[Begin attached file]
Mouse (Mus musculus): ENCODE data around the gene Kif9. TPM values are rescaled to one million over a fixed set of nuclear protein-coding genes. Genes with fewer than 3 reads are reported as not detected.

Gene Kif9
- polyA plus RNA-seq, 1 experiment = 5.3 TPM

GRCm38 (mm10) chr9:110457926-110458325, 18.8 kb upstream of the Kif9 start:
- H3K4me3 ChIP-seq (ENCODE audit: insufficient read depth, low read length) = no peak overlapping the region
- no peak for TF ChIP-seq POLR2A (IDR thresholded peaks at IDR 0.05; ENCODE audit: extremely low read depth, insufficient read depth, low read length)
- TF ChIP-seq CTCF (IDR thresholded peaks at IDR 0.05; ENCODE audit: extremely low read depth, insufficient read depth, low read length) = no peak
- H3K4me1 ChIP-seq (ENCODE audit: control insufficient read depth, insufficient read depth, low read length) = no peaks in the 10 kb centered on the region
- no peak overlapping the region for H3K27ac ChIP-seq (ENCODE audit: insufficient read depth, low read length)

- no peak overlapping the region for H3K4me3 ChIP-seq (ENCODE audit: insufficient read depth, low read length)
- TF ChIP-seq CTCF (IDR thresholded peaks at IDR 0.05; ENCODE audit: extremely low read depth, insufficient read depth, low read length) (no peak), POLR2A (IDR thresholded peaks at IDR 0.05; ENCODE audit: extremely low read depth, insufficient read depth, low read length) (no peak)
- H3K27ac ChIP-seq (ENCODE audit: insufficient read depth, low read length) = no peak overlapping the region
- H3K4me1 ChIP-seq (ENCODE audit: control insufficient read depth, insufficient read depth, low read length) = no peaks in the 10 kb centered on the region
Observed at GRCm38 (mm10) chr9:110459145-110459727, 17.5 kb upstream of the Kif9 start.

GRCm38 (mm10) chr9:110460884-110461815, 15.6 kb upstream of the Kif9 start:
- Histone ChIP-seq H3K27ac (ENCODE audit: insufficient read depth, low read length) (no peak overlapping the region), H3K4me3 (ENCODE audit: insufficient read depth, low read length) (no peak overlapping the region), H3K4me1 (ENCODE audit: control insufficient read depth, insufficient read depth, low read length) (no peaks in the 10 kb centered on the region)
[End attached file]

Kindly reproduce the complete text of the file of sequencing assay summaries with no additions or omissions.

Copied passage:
Mouse (Mus musculus): ENCODE data around the gene Kif9. TPM values are rescaled to one million over a fixed set of nuclear protein-coding genes. Genes with fewer than 3 reads are reported as not detected.

Gene Kif9
- polyA plus RNA-seq, 1 experiment = 5.3 TPM

GRCm38 (mm10) chr9:110457926-110458325, 18.8 kb upstream of the Kif9 start:
- H3K4me3 ChIP-seq (ENCODE audit: insufficient read depth, low read length) = no peak overlapping the region
- no peak for TF ChIP-seq POLR2A (IDR thresholded peaks at IDR 0.05; ENCODE audit: extremely low read depth, insufficient read depth, low read length)
- TF ChIP-seq CTCF (IDR thresholded peaks at IDR 0.05; ENCODE audit: extremely low read depth, insufficient read depth, low read length) = no peak
- H3K4me1 ChIP-seq (ENCODE audit: control insufficient read depth, insufficient read depth, low read length) = no peaks in the 10 kb centered on the region
- no peak overlapping the region for H3K27ac ChIP-seq (ENCODE audit: insufficient read depth, low read length)

- no peak overlapping the region for H3K4me3 ChIP-seq (ENCODE audit: insufficient read depth, low read length)
- TF ChIP-seq CTCF (IDR thresholded peaks at IDR 0.05; ENCODE audit: extremely low read depth, insufficient read depth, low read length) (no peak), POLR2A (IDR thresholded peaks at IDR 0.05; ENCODE audit: extremely low read depth, insufficient read depth, low read length) (no peak)
- H3K27ac ChIP-seq (ENCODE audit: insufficient read depth, low read length) = no peak overlapping the region
- H3K4me1 ChIP-seq (ENCODE audit: control insufficient read depth, insufficient read depth, low read length) = no peaks in the 10 kb centered on the region
Observed at GRCm38 (mm10) chr9:110459145-110459727, 17.5 kb upstream of the Kif9 start.

GRCm38 (mm10) chr9:110460884-110461815, 15.6 kb upstream of the Kif9 start:
- Histone ChIP-seq H3K27ac (ENCODE audit: insufficient read depth, low read length) (no peak overlapping the region), H3K4me3 (ENCODE audit: insufficient read depth, low read length) (no peak overlapping the region), H3K4me1 (ENCODE audit: control insufficient read depth, insufficient read depth, low read length) (no peaks in the 10 kb centered on the region)